times the amount
under subparagraph (B) of this paragraph. * * *
(e) Effect on State law
law not preempted
for the standards prescribed under subsection (d) of this
section and subject to
(2) of this subsection, nothing in this section or in
the regulations prescribed
this section shall preempt any State law that imposes more
or regulations on, or which prohibits--
(A) the use of telephone facsimile machines or other
electronic devices to send
unsolicited advertisements; * * *
[ Amended 1992: Subsec. (b)(2)(C). Pub. L. 102-556 added subpar.
SOCIAL ENGINEERING DISSED
> From: Bernz <firstname.lastname@example.org>
> Maybe it's just me. It probably is. Remote exploits (unless
> them yourself) aren't a really good way of getting into
a system. They
> are fixed damn quick. I'm relatively experienced at this
and I have to
I would dare say you aren't relatively experienced. Right
now I can tell
you of a certain college system that has just over a dozen machines
vulnerable to 'froot'. Some systems keep up to date with advisory
patch those holes. More often than not, they go untouched.
> say that social engineering is the only way to absolutely
get into a
> remote system. I always see that people have questions about
how to get
What?! Fine. Call me up and social engineer your way into
my system since
it is "the only way to absolutely get into a remote system".
When you are
banging your head against the wall in frustration because I won't
what you want, then reconsider your thoughts.
> into systems and this aspect is continually overlooked.
> through a dumb security guard is just as good as sneaking
in through a
> sendmail bug. People should realize that. There's a world
No it isn't. Physical trespassing is a world apart from a
piece of email
exploiting a weak sendmail.
> scamming/hacking that's hardly been explored.
Hardly been explored?! Come on! I haven't run into a hacker
know the value of SE attacks. And I think you will find that
Teams not only do it, but push it as an essential part of security
testing. I know my team does.
> it is running. It may say something like 8.6.4, or 8.7.5..
Those two versions
> mentioned are both well known for bugs/exploits which are
commonly used to
> illicit access to system.. Do another web search for "hacking
> similar, and check whether the system is running an exploitable
> so you should,
> as always, let your sysadmin know..
You really should mention that with sendmail, versions like
8.7.5 are good
as a LOCAL way of getting increased access. Remote 8.7.5 vulnerabilities
are basically unheard of to the 'underground' as well as security
IRC 7th SPHERE QUESTION
From: Redington <email@example.com>
I went to 7th sphere the other day a downloaded their sphere.zip
I unzipped it and tried to open in and to install it inside of
app, but it keeps giving me error messages like "Setup is
find_SETUP.DLL, which is needed to complete the installation,
103." What is that? The thing is that the SETUP.DLL
file is right
there. If anyone can help me out on how to set that up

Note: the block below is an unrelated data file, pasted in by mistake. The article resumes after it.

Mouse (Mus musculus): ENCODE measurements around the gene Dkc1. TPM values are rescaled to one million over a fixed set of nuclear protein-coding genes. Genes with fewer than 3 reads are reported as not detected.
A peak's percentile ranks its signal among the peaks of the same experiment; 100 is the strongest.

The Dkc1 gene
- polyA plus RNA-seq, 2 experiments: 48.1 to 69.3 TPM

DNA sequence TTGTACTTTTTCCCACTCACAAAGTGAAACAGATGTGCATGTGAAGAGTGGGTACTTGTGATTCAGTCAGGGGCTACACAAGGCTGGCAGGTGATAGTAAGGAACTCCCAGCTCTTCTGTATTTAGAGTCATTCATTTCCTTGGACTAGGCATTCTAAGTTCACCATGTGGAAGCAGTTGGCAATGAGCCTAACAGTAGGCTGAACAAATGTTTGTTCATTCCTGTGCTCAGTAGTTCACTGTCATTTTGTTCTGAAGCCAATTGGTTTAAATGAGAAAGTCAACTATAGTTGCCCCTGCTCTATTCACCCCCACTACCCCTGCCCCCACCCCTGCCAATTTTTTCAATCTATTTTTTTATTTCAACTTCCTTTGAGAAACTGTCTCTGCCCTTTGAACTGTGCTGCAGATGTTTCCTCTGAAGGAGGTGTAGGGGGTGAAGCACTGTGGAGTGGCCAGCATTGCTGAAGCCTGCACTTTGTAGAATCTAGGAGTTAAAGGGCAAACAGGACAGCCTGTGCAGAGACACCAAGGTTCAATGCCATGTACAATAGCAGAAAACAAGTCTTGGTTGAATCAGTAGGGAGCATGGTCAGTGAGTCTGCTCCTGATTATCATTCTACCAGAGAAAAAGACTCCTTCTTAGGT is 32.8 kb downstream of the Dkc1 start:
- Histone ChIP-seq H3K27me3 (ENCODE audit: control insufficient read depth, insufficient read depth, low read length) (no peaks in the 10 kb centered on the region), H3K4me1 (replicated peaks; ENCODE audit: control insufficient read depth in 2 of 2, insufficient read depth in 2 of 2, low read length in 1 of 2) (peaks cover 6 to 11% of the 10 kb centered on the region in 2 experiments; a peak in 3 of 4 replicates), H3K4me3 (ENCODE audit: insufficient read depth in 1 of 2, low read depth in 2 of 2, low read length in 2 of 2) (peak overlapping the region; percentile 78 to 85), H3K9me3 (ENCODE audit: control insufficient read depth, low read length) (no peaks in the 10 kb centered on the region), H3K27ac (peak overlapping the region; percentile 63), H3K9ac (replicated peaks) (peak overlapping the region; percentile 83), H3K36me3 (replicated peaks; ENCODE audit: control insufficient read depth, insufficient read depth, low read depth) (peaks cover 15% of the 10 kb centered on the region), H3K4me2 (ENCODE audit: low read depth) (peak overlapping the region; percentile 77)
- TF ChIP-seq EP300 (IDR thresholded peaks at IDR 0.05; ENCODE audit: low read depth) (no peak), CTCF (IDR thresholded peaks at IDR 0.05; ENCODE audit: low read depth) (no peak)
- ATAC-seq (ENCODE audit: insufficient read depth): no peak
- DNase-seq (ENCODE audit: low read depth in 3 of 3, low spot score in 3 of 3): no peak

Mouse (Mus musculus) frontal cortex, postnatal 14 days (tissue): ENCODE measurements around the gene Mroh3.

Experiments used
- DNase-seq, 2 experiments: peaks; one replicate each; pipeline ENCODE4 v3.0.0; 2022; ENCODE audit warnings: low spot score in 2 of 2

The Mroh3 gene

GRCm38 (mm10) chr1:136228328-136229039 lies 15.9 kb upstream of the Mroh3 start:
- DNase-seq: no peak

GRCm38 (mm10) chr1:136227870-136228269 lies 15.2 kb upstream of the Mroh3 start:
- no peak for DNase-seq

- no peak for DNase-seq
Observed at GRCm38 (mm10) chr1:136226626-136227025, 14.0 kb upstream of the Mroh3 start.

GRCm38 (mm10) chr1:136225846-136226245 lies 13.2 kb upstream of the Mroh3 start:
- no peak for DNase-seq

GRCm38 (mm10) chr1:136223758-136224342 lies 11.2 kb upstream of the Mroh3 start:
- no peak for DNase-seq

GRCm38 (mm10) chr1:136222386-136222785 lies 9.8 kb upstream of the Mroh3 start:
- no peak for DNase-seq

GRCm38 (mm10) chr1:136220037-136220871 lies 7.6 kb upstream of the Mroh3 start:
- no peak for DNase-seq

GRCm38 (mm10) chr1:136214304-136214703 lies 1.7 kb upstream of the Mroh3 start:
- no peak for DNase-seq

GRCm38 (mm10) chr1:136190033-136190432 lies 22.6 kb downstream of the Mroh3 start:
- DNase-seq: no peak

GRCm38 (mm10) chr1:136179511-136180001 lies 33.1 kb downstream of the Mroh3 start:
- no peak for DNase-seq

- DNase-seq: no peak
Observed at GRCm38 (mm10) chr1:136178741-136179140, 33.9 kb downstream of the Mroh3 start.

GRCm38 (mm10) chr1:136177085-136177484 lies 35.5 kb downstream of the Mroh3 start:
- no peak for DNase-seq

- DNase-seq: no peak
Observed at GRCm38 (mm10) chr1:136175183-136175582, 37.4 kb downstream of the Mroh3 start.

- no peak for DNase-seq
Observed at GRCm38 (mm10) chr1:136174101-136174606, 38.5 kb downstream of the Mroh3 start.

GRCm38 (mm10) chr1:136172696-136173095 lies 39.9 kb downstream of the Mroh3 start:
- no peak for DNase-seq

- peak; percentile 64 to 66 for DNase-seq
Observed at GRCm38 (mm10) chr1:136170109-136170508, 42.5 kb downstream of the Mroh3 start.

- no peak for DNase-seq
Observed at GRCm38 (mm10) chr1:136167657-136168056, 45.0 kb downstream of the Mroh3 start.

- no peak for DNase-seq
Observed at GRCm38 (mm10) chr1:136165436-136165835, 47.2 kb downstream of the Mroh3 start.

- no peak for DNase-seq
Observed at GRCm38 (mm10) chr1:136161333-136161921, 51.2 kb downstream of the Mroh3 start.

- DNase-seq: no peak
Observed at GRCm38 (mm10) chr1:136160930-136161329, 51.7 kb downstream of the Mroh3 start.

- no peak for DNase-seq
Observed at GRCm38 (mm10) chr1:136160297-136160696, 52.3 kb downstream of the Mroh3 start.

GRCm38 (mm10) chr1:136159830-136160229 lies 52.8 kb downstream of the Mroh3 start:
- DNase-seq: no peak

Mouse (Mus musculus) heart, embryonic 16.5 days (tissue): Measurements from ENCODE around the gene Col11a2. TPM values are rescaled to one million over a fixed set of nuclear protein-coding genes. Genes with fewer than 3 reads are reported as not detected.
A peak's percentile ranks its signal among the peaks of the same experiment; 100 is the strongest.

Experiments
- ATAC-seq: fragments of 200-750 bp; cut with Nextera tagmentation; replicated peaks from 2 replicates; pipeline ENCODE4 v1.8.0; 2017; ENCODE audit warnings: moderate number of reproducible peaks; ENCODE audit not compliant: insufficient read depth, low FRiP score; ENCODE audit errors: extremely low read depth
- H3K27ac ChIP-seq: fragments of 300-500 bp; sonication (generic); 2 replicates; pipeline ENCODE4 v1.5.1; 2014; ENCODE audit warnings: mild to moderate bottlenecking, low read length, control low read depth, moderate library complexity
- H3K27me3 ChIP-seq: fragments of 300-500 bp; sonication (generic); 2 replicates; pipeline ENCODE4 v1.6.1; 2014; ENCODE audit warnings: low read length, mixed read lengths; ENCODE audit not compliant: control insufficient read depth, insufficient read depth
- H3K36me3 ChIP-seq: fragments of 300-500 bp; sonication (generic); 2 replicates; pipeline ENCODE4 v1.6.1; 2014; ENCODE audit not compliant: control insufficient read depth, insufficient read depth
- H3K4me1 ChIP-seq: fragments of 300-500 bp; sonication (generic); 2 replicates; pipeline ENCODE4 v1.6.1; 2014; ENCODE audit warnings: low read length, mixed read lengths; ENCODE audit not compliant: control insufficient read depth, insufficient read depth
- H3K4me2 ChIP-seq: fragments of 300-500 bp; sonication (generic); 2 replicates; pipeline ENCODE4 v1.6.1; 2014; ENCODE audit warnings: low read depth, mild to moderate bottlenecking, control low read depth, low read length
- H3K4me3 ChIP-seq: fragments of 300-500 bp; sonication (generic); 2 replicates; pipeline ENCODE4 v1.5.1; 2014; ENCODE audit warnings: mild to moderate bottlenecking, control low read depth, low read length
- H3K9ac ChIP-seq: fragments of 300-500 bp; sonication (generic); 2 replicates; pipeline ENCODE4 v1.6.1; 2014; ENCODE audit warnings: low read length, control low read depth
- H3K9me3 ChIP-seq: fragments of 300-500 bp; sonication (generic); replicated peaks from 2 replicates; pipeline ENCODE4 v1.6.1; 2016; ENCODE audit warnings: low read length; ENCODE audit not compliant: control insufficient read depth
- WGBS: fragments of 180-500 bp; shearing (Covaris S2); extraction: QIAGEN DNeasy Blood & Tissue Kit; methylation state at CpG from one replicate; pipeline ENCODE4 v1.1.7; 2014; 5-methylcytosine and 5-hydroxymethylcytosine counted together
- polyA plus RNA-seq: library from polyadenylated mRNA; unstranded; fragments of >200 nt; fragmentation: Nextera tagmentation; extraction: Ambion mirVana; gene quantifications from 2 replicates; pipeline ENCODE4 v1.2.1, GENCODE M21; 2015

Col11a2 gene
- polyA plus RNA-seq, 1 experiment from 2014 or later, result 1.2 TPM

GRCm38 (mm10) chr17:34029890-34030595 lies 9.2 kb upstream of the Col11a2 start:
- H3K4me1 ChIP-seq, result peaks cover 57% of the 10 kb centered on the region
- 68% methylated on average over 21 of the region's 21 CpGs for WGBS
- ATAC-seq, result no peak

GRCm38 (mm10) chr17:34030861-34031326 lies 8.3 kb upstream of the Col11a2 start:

it is very much
HINTS FOR CRACKERS
From: Tim Cilibrasi <firstname.lastname@example.org>
>From: k1neTiK <email@example.com>
>Subject: RE: passswd file question
>>I've found a server that allows for it's passwd file
>>read/downloaded with an anon. ftp connection. Is
this unusual, or
>>standard? Is it illegal for me to download the
file to my home computer?
>> What would one do with the passwd file?
>It is not unusual for a server to allow it's passwd file
to be downloaded,
>but you will find that 99 times out of a 100, it will be
shadowed. Open it
>with a text file, and if you see something like this:
>Then it is shadowed. Normally you would see encrypted
characters where the
>* was. Oh yeah, and after running it through a passwd
>hopefully would get some valid passwords and then you could
use them to login.
The passed file is NOT shadowed. The * in the password field
login has been disabled for that account. Have you noticed that
view a password file on some systems (not through ftp), some
have * and others have jumbled text? And in the case that you
the file, it is useless. You can not "decrypt" the
passwords, nor can
you log into the accounts.
From: " Intergalactic <--" <firstname.lastname@example.org>
>From: Bernz <email@example.com>
>Maybe it's just me. It probably is. Remote exploits (unless
you >discover them
yourself) aren't a really good way of getting into a >system.
They are fixed
damn quick. I'm relatively experienced at this >and I have
to say that social
engineering is the only way to >absolutely get into a remote
system. I always
see that people have >questions about how to get into systems
and this aspect
is >continually overlooked. Sneaking in through a dumb security
guard is >just
as good as sneaking in through a sendmail bug. People should
There's a world of scamming/hacking that's hardly been >explored.
It's not just you. I find that social engineering and "physical"
the best ways in. Without a doubt, the human interface is the